An elementary school’s teacher job comes with a lot of clean-up. No matter how disciplined and well-mannered children are, they make mistakes. They drop things. They spill. And that leaves the adult in the room to help fix whatever problem has arisen.
So when one Florida teacher saw a trail of juice dripped from her classroom and into the hallway of the school, she barely flinched. Instead, she followed the trail to find its source, presumably to clean up the leaky box or pouch.
But what she found wasn’t what she expected. Instead, she realized the trail she had followed wasn’t juice at all. And the boy she found at the end of her search was in need of serious help, fast, to save his life.
Mandi Kapopoulos served as the reading teacher at Equestrian Trails Elementary in Wellington, Florida. On most days, she’d work with kids who had trouble with reading fluency, comprehension and word recognition. She’d help them improve in these areas, foundational to their all-around success as students.
But on November 1, 2017, her duties would extend far beyond those she completed on a normal day as an educator. As she left her classroom, she noticed a red liquid on the ground. She presumed it was juice and followed it to find its source.
But at the end of the trail, she realized the liquid wasn’t juice – it was blood. And it was gushing from the arm of a third grader named Kolston Moradi. She recognized the eight-year-old, as he had come trick-or-treating on her doorstep the night before.
Kapopoulos told the Sun Sentinel, “He wasn’t screaming or crying or saying anything.” She continued, “There were pools of blood at his feet and his whole shirt was covered in blood.” Little did the reading teacher know, the boy’s life was in her hands.
Shockingly, Moradi’s life hung in the balance because of a commonly used school supply: a bright yellow pencil. The third grader had the freshly sharpened writing utensil in his backpack’s side pocket, placed so that it stuck out from the bag.
Thinking little of it, the eight-year-old laid back to relax at the end of his school day – and that’s when the jutting, extra-sharp pencil went straight through his armpit and six inches into his body, puncturing his artery. “It was kind of like a little pinch,” he told Fox 8 News.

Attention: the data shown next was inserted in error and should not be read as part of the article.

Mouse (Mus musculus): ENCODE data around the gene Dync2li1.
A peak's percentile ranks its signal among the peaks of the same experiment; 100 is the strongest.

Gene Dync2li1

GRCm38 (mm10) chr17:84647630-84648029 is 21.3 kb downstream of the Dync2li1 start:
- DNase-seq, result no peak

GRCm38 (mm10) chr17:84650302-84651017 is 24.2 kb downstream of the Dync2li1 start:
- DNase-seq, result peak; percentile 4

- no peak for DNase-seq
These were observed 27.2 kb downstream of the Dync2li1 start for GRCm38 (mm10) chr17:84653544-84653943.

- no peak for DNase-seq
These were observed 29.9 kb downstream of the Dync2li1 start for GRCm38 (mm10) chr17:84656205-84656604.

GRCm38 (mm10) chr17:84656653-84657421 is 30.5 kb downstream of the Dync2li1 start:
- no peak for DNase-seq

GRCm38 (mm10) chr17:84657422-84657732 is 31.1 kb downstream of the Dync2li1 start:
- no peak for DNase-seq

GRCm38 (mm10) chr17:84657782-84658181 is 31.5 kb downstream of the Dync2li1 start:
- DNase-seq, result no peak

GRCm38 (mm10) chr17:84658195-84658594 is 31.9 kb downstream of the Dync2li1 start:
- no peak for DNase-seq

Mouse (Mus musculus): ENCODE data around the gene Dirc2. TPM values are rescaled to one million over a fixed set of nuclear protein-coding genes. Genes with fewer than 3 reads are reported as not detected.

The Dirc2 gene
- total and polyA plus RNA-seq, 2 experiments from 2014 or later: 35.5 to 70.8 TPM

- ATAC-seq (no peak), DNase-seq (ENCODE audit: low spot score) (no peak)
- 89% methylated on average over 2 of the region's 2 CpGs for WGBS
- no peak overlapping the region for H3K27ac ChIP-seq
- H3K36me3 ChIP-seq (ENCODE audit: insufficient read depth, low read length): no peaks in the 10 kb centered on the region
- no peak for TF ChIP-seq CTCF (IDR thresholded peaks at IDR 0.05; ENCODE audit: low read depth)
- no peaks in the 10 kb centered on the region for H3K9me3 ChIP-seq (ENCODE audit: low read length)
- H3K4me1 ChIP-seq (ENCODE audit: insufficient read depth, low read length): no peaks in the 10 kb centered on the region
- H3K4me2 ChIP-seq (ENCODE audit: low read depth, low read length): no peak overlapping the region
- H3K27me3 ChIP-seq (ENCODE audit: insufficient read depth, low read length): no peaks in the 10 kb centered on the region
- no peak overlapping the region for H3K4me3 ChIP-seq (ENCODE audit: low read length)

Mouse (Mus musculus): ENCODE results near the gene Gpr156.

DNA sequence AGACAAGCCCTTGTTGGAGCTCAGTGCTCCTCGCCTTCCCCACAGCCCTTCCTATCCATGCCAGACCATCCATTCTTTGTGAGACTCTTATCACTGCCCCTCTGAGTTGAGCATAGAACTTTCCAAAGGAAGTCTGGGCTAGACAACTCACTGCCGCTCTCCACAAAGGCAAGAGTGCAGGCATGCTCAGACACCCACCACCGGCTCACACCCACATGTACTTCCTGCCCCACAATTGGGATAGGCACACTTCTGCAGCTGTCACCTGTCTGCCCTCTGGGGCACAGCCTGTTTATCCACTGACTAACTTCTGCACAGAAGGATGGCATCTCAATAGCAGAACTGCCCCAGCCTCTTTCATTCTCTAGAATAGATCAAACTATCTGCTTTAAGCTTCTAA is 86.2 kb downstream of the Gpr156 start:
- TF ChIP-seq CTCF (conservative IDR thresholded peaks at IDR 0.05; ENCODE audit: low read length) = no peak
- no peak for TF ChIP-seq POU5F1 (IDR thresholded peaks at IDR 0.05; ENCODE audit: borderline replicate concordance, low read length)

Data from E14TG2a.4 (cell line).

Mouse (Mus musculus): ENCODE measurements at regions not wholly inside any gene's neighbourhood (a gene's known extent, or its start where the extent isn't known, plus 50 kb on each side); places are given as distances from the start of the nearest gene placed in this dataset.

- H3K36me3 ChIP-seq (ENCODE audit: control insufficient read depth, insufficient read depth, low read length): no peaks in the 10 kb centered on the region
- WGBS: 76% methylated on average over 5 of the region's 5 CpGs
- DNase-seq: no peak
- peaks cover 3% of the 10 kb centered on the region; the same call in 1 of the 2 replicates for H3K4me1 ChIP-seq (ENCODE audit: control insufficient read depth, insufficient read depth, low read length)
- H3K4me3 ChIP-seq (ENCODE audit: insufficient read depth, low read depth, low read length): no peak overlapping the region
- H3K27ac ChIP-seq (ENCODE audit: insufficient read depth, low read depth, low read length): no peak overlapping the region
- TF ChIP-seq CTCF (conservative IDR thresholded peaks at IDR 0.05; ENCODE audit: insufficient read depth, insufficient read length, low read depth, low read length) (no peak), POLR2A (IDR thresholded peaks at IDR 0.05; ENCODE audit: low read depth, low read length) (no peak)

He might not have felt much, but he was in serious danger. He pulled the pencil out from his arm, which allowed blood to gush out of his wound. And that’s when Kapopoulos found him. She acted quickly to slow the boy’s bleeding.
She said, “I pulled my arm out of my sleeve and I used my sleeve to wrap around his arm as tight as I could to hopefully stop the bleeding.” Twenty feet away stood another teacher, Elizabeth Richards, who heard the commotion surrounding Moradi. She turned around to find a gruesome scene.
Richards said, “It was shocking to come upon the amount of blood that the child had lost in such a quick amount of time.” But that didn’t stop her from springing into action alongside Kapopoulos. In fact, Richards had spent two years training as a nurse before switching her focus to education, so she brought medical know-how to the situation.
Richards said, “We got to him and stopped the bleeding in his arm by applying pressure with my hands.” She also laid Moradi down and elevated his arm to slow the bleeding too. The two teachers received further help from the school nurse, who removed the child’s stained shirt and took his blood pressure.
All this happened while Moradi’s mother waited for him in the school’s pick-up line. Officials called and asked her to come inside, where she found her son laying on the ground surrounded by teachers. She had been able to remain calm, she said, because the staff had not been acting upset or nervous.
Even the eight-year-old who had suffered such a traumatic wound kept his composure as everyone waited for paramedics to arrive. It took them 20 minutes, at which time they delivered some shocking news to the adults who had cared for the boy.
One of the paramedics told Moradi’s mother that, if her son’s teachers hadn’t stalled the bleeding from his puncture, the pencil would have killed him. With that in mind, “It feels great to know that he’s here,” Kapopoulos said.
In fact, Moradi experienced an unbelievably quick recovery. Doctors used multiple staples to close the wound and the eight-year-old returned to school the next day. He was just in time for a class field trip to the local aquarium.
Richards told the Sun Sentinel in the days after the incident, “I’m just so thankful that this little boy is still in school with us, walking the hallways, with no after effects.” She continued, “When you know everything that could have gone so wrong went so right.”
His mother, of course, felt the same way. She told Fox 8 News, “You can’t say ‘thank you’ enough to someone who just saved your child’s life. There’s just no words that I could ever say to these two ladies, or the principal, or anyone at this school who had their hand in making sure this all went so well.”
As for Moradi, the young boy was wise enough to realize how lucky he was, all because of his quick-thinking teachers. He also shared kind words with them after returning from the hospital, “Thank you for saving my life.”